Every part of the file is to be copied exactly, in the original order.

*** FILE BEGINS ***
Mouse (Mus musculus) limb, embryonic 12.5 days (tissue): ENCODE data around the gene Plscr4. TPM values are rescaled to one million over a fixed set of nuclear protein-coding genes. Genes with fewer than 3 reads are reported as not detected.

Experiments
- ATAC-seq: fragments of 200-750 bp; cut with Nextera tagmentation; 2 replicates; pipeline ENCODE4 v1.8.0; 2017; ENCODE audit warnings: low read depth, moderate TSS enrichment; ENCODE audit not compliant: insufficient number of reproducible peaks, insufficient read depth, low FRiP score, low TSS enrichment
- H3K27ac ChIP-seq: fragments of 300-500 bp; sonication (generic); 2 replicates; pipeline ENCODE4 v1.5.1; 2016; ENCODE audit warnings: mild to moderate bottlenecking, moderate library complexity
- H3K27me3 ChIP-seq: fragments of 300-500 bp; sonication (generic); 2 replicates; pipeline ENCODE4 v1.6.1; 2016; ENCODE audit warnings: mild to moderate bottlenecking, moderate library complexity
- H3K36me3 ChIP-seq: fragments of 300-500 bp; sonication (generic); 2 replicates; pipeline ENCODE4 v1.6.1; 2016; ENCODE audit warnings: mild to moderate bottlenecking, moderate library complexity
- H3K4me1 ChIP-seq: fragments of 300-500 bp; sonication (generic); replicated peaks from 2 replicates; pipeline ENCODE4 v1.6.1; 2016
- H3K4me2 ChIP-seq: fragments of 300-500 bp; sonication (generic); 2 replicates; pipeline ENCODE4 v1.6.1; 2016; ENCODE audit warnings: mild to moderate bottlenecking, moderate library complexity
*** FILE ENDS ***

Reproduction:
Mouse (Mus musculus) limb, embryonic 12.5 days (tissue): ENCODE data around the gene Plscr4. TPM values are rescaled to one million over a fixed set of nuclear protein-coding genes. Genes with fewer than 3 reads are reported as not detected.

Experiments
- ATAC-seq: fragments of 200-750 bp; cut with Nextera tagmentation; 2 replicates; pipeline ENCODE4 v1.8.0; 2017; ENCODE audit warnings: low read depth, moderate TSS enrichment; ENCODE audit not compliant: insufficient number of reproducible peaks, insufficient read depth, low FRiP score, low TSS enrichment
- H3K27ac ChIP-seq: fragments of 300-500 bp; sonication (generic); 2 replicates; pipeline ENCODE4 v1.5.1; 2016; ENCODE audit warnings: mild to moderate bottlenecking, moderate library complexity
- H3K27me3 ChIP-seq: fragments of 300-500 bp; sonication (generic); 2 replicates; pipeline ENCODE4 v1.6.1; 2016; ENCODE audit warnings: mild to moderate bottlenecking, moderate library complexity
- H3K36me3 ChIP-seq: fragments of 300-500 bp; sonication (generic); 2 replicates; pipeline ENCODE4 v1.6.1; 2016; ENCODE audit warnings: mild to moderate bottlenecking, moderate library complexity
- H3K4me1 ChIP-seq: fragments of 300-500 bp; sonication (generic); replicated peaks from 2 replicates; pipeline ENCODE4 v1.6.1; 2016
- H3K4me2 ChIP-seq: fragments of 300-500 bp; sonication (generic); 2 replicates; pipeline ENCODE4 v1.6.1; 2016; ENCODE audit warnings: mild to moderate bottlenecking, moderate library complexity